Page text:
As residential property returns dwindle commercial property will rise

Investors are planning to add to their portfolios in the coming year but mainly outside residential property.

Tuesday, February 08th 2022

A survey of investors by independent economist Tony Alexander shows the most favoured assets for portfolio additions are shares either directly or through managed funds, exchange-traded funds (ETFs) and commercial property.

For the 15% of people looking to invest this coming year in commercial property, 49% will look for industrial or warehouse premises.

The next most favoured, and well back, is office accommodation at 9% of investors, alongside 9% who will look for retirement/rest homes.

“The latter is a growing sector as the population ages, and it is notable that advertising of such facilities looks to have increased in recent times along with construction of new premises according to data from Statistics New Zealand,” says Alexander.

Over the three months the survey has asked about commercial property, there are as yet no clear trends.

Globally, demand for industrial/logistics investments has been high for some time as businesses have moved to hold greater stocks of materials, and consumers have shifted towards more shopping online.

“We know from the past few decades there can be some large shifts in returns and preferences for different classes of commercial property assets.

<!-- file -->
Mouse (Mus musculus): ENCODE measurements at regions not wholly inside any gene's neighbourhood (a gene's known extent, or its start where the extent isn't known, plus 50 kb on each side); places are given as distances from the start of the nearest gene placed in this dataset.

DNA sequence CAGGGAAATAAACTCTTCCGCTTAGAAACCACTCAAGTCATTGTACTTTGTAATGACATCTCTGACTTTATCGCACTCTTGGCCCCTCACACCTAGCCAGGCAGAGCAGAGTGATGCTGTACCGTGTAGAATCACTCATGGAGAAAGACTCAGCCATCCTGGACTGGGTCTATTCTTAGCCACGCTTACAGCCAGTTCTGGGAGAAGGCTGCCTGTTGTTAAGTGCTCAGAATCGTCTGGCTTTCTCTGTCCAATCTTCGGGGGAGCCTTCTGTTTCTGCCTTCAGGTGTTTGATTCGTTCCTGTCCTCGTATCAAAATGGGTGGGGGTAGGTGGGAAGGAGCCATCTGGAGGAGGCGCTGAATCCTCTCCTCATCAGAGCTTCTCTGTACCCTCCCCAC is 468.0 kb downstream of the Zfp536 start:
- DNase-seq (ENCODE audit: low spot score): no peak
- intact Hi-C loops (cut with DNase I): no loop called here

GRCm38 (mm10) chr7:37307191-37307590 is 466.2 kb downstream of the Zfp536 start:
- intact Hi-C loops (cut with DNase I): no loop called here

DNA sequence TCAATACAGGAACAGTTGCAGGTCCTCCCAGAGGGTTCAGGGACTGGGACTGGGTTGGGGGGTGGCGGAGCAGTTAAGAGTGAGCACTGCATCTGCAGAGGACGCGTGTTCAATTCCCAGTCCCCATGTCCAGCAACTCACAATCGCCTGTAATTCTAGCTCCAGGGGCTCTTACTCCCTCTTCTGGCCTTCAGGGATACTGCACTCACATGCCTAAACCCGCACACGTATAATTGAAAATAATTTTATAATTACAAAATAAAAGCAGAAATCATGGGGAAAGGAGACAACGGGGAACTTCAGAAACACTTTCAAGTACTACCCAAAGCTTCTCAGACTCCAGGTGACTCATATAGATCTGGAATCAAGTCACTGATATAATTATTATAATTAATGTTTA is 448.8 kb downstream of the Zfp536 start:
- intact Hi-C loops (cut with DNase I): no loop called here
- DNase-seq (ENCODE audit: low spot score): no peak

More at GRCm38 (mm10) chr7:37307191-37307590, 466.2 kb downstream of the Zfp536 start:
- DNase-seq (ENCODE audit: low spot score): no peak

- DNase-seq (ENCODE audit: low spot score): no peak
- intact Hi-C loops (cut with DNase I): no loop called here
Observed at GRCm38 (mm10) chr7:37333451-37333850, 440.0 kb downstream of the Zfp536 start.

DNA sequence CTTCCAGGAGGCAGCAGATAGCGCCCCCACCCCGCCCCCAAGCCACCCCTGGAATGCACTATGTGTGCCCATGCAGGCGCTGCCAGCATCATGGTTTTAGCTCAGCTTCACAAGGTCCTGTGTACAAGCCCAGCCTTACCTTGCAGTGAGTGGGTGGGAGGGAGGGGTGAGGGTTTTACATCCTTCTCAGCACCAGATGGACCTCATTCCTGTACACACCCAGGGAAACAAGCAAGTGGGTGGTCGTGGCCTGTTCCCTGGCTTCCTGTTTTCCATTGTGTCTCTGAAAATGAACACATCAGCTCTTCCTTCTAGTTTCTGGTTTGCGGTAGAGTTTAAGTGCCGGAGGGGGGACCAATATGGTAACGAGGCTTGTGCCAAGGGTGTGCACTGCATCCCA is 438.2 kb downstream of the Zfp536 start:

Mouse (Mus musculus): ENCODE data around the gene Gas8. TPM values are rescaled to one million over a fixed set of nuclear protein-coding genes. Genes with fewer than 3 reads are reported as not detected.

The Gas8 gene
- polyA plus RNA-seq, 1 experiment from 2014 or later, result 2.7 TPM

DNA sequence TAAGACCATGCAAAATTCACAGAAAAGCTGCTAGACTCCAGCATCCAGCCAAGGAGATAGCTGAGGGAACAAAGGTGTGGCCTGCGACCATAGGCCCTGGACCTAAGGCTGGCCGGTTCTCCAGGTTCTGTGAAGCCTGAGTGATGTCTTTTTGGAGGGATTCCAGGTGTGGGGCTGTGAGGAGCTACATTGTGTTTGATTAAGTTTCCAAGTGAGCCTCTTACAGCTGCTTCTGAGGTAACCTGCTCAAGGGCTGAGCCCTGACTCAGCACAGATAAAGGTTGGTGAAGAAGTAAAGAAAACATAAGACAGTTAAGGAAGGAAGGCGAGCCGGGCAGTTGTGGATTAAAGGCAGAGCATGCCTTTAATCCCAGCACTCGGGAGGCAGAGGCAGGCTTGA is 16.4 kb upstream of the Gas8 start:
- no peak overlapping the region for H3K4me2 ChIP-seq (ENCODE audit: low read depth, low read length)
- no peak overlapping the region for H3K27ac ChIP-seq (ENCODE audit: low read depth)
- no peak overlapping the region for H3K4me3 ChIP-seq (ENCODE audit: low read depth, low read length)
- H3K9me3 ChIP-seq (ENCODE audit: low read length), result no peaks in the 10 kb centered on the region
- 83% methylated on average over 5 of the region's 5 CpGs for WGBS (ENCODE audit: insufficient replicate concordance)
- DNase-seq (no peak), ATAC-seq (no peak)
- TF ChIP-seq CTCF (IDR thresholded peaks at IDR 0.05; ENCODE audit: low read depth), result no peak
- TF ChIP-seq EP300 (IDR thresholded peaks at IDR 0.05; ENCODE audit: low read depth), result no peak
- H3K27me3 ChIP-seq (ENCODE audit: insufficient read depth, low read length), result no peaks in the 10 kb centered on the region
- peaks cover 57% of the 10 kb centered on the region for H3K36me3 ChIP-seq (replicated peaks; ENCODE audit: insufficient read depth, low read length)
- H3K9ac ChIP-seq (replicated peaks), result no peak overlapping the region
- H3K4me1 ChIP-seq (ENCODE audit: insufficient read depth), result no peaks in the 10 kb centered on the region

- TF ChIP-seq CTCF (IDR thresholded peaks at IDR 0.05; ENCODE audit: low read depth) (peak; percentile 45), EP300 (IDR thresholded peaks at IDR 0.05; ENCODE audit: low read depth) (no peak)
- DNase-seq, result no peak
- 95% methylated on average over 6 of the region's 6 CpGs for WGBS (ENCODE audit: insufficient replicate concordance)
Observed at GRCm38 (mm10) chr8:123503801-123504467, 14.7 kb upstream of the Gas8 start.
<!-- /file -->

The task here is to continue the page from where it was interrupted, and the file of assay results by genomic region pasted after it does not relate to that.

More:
“It will be interesting to see where the next shift will occur. When it does it will possibly be in the context of a changed world as we move away from a pandemic environment,” says Alexander.

He notes the sector is one in which sometimes there is excess construction which generates capital value changes unrelated to tenant demand.

Commercial property investment is often talked about as something more and more investors will shift towards as barriers are placed in the way of earning strong returns on residential property, he says.

The survey shows that for those investors looking at increasing their commercial property exposure, 44% intend doing so by buying property on their own. This is down slightly from 47% in November and 52% in October.

“This easing of self-ownership could reflect the strong demand for commercial property over the past two years, which in turn, has reduced availability at a price level accessible to many investors,” says Alexander.

Additionally, he says there are still challenges and changes underway resulting from the pandemic which inject an extra element of uncertainty to returns over the generally long period those buying property intend to hold their asset.

Residential property is still King to most investors. A gross 28% of survey participants plan to purchase residential property, which is unchanged from the previous two surveys.

Net residential property purchase intentions in fact rose to 10% in January, from 8% in both November and October.


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